Objective: To compare the effect of formula company-produced materials about infant feeding to breast-feeding promotion materials without formula advertising on breast-feeding initiation and duration.
Methods: Five hundred forty-seven pregnant women were randomized to receive either formula company (commercial; n = 277) or specially designed (research; n = 270) educational packs about infant feeding at their first prenatal visit. Feeding method was determined at delivery. Breast-feeding duration of the 294 women who chose to breast-feed was ascertained at 2, 6, 12, and 24 weeks. Survival analyses were used to evaluate continuous outcomes, and chi2 and logistic regression analyses were used to evaluate discrete outcomes.
Results: Breast-feeding initiation (relative risk [RR] 0.93, 95% confidence interval [CI] 0.61, 1.43) and duration after 2 weeks (hazard ratio 1.19, 95% CI 0.86, 1.64) were not affected. Women in the commercial group were more likely to cease breast-feeding before hospital discharge (RR 5.80, 95% CI 1.25, 54.01) and before 2 weeks (adjusted odds ratio [OR] 1.91, 95% CI 1.02, 3.55). In subgroup analyses, women with uncertain goals for breast-feeding or goals of 12 weeks or less experienced shortened exclusive (hazard ratio 1.53, 95% CI 1.06, 2.21), full (hazard ratio 1.70, 95% CI 1.18, 2.48), and overall (hazard ratio 1.75, 95% CI 1.16, 2.64) breast-feeding duration when exposed to the commercial intervention.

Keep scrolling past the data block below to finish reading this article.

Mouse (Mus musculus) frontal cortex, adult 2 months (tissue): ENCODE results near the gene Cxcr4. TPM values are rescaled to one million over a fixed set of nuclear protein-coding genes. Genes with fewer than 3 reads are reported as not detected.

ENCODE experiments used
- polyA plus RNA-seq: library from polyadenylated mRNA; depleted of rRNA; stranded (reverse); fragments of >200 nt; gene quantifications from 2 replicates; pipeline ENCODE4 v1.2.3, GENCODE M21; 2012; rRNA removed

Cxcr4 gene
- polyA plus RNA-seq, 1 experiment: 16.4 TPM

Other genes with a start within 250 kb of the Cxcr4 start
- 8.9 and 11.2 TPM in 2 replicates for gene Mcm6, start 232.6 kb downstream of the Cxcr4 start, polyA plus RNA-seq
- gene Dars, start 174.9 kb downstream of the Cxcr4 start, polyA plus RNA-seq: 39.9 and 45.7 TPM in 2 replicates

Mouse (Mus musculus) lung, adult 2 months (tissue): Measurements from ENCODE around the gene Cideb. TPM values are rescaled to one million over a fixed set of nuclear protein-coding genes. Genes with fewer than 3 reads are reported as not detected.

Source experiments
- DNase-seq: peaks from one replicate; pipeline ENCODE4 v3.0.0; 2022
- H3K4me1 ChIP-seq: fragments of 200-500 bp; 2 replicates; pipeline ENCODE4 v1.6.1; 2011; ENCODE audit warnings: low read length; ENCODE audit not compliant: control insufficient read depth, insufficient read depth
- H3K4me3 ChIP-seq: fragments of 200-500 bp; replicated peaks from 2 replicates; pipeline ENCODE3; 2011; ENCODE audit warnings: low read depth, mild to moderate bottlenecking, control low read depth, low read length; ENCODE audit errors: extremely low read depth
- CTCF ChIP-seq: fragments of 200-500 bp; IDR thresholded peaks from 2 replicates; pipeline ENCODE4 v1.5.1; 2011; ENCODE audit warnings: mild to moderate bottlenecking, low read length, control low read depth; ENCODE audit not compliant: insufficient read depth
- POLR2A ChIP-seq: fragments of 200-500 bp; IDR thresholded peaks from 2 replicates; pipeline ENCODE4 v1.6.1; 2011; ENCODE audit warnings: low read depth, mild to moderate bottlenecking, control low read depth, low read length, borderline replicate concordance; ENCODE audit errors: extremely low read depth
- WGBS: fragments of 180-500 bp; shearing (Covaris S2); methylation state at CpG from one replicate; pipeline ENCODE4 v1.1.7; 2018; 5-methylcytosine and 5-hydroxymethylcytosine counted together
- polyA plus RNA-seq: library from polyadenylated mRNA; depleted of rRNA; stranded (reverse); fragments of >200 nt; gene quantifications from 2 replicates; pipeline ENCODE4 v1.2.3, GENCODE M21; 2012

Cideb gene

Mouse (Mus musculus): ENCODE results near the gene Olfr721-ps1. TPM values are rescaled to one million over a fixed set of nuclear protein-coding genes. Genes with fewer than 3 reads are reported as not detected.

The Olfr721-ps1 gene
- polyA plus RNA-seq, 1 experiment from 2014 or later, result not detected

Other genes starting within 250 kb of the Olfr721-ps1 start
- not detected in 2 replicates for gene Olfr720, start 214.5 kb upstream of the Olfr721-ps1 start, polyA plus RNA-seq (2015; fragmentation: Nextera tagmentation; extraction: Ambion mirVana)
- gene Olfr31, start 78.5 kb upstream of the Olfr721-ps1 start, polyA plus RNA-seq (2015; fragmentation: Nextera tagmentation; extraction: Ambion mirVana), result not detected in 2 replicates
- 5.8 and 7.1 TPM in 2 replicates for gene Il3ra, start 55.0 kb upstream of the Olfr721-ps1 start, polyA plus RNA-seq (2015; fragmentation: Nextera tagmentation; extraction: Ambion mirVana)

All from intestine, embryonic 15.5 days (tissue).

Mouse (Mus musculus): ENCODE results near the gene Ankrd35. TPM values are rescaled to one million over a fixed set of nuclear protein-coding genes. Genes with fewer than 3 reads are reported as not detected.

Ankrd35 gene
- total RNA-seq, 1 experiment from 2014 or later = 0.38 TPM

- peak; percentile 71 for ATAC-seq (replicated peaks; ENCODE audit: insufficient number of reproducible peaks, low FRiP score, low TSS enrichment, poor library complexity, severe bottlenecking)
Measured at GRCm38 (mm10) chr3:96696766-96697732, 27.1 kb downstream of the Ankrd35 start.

Conclusion: Although breast-feeding initiation and long-term duration were not affected, exposure to formula promotion materials increased significantly breast-feeding cessation in the first 2 weeks. Additionally, among women with uncertain goals or breast-feeding goals of 12 weeks or less, exclusive, full, and overall breast-feeding duration were shortened. Educational materials about infant feeding should support unequivocally breast-feeding as optimal nutrition for infants; formula promotion products should be eliminated from prenatal settings.